Ramblings of a software tester…developer…tester…

Ramblings of a tester who is a programmer who is a tester who is a developer…

Packer 0.8.1.

Previously I wrote that the scripts I’m writing, are failing because Packer hangs.

Apparently, this was a known issue. And apparently, I was using an older version, 0.7.5. After I updated everything is working wonderfully!!!

And for my thanks, here is an updated PowerShell script for provisioning my dotnet stuff.

$source = "http://download.microsoft.com/download/1/6/7/167F0D79-9317-48AE-AEDB-17120579F8E2/NDP451-KB2858728-x86-x64-AllOS-ENU.exe"
$destination = "C:\Windows\Temp\dotnet.exe"
Write-Host 'Starting to download dotnet file.'
try {
  (New-Object System.Net.WebClient).DownloadFile($source, $destination)
} catch [Exception] {
  Write-Host "Exception during download. Probable cause could be that the directory or the file didn't exist."
  Write-Host '$_.Exception is' $_.Exception
Write-Host 'Download done. Checking if file exists.'
if (!(Test-Path $destination)) {
  Write-Host 'Downloading dotnet Failed!'
} else {
  Write-Host 'Download successful.'
Write-Host 'Starting install process.'
try {
  Start-Process -FilePath $source -ArgumentList "/q /norestart" -Wait -PassThru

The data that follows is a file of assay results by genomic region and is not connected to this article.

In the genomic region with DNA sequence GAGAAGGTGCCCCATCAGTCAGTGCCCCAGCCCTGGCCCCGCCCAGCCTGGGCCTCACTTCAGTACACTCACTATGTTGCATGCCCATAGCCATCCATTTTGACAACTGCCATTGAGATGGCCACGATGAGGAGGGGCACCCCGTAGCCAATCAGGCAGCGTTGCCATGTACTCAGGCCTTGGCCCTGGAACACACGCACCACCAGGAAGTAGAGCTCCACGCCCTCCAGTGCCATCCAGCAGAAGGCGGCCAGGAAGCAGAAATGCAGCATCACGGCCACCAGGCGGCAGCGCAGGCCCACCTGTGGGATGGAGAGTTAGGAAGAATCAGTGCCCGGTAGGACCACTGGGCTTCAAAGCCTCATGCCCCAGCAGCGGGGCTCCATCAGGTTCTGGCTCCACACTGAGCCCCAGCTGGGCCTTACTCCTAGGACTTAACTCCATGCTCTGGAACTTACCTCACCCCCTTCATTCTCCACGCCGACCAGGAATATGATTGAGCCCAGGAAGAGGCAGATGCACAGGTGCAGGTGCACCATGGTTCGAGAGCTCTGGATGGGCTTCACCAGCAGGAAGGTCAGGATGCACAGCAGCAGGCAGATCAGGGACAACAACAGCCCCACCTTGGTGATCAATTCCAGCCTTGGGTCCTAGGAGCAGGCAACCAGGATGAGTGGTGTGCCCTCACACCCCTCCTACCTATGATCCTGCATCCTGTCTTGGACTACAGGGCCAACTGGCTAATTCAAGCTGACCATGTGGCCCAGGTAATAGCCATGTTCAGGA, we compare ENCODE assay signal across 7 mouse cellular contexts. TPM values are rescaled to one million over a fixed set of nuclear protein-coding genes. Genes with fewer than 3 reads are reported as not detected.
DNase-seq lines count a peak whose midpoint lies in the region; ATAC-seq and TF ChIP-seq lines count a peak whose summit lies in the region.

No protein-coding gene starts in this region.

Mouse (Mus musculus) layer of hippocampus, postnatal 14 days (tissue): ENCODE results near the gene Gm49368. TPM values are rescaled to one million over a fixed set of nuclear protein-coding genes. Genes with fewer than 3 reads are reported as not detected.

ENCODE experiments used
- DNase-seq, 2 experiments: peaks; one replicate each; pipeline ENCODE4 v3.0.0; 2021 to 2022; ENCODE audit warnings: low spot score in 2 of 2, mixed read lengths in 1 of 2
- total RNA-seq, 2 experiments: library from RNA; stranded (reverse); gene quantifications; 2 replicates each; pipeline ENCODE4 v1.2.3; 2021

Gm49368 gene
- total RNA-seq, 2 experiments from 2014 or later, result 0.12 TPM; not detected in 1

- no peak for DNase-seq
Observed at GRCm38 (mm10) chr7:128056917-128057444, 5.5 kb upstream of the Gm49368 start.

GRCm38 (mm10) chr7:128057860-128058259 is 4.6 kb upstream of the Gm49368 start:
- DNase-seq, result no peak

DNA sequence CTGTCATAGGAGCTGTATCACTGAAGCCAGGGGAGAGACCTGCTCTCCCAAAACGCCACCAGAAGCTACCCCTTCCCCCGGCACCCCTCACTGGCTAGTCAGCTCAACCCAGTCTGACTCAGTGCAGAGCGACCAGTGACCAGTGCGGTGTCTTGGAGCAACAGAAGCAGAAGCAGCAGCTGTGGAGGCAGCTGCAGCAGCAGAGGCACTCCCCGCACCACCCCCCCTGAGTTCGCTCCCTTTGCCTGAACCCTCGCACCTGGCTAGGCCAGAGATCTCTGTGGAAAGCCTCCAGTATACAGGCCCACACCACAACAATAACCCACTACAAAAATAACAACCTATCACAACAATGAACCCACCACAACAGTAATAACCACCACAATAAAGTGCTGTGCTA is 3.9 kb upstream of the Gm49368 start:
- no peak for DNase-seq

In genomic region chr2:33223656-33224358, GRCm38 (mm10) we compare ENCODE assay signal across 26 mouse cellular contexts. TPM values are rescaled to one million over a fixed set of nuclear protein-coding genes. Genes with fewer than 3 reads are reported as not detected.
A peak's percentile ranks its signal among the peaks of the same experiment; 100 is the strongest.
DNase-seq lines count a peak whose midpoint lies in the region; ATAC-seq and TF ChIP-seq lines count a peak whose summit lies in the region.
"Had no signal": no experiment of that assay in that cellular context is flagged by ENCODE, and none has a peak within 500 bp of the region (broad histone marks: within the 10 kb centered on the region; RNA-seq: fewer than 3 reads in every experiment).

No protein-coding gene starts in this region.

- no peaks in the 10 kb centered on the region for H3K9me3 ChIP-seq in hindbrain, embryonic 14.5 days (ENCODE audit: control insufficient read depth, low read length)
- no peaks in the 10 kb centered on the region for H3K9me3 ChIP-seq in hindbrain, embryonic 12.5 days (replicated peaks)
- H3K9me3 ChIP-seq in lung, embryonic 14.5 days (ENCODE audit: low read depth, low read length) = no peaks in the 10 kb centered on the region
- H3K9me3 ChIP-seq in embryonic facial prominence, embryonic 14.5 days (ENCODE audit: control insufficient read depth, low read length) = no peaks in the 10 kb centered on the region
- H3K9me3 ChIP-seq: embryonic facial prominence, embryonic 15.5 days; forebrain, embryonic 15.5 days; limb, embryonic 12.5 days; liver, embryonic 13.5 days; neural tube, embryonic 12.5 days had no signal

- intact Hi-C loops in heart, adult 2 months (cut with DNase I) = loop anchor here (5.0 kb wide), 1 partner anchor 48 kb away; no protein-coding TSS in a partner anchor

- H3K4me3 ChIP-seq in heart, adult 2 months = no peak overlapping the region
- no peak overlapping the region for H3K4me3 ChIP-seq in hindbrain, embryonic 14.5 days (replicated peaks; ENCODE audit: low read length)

} catch [Exception] {
  Write-Host 'Exception during install process.'
  Write-Host '$_.Exception is' $_.Exception
Write-Host 'All done. Goodbye.'

Thanks for reading!

Powershell can also be nice -Or Installing Java silently and waiting

Hello folks.

Today, I would like to show you a small script. It installs Java JDK, both version, x86 and 64 bit, silently, and wait for that process to finish.

The wait is necessary because /s on a java install has the nasty habit of running in the background. If you are using a .bat file, you shouldn’t, than you would use something like: start /w jdk-setup.exe /s. This gets it done, but is ugly. Also, if you are using Packer and PowerShell provisioning, you might want to set up some environment variables as well for the next script. And you want that property to be available and you don’t want to mess it up with setting a path into a file and then re-setting your path on the begin of your other script. Or pass it around with Packer. No. Use a proper PowerShell script. Learn it. It’s not that hard. Be a professional. Don’t hack something together for the next person to suffer at.

Here is how I did it. Hope it helps somebody out.

$source86 = "http://download.oracle.com/otn-pub/java/jdk/$JDK_FULL_VER/jdk-$JDK_VER-windows-i586.exe"
$source64 = "http://download.oracle.com/otn-pub/java/jdk/$JDK_FULL_VER/jdk-$JDK_VER-windows-x64.exe"
$destination86 = "C:\vagrant\$JDK_VER-x86.exe"
$destination64 = "C:\vagrant\$JDK_VER-x64.exe"